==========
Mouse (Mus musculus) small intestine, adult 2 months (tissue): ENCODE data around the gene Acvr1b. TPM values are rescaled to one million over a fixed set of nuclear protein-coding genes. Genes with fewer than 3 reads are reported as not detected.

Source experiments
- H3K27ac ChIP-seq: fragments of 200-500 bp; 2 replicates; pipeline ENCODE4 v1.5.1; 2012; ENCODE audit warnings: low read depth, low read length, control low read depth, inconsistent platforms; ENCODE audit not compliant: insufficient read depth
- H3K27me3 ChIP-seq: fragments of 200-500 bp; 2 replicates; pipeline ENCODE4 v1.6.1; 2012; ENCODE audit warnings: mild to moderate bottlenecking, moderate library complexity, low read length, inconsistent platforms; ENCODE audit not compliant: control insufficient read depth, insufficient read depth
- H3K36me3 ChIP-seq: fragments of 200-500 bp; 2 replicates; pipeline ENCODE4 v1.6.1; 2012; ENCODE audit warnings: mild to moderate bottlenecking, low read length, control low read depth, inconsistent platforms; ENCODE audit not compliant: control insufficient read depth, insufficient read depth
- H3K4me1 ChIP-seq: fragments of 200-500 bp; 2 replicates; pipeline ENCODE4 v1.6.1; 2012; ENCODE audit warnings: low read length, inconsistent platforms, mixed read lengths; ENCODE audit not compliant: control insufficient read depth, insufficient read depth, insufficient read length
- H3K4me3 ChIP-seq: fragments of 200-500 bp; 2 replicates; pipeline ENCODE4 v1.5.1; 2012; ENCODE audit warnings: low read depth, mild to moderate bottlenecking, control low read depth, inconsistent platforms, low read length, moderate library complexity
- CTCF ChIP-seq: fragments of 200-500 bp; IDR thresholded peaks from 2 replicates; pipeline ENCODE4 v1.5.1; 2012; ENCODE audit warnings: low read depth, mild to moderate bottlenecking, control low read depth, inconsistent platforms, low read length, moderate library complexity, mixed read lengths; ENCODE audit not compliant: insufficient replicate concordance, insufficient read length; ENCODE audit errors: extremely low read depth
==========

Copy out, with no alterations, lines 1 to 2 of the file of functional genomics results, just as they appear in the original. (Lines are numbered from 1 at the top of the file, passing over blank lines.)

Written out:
Mouse (Mus musculus) small intestine, adult 2 months (tissue): ENCODE data around the gene Acvr1b. TPM values are rescaled to one million over a fixed set of nuclear protein-coding genes. Genes with fewer than 3 reads are reported as not detected.

Source experiments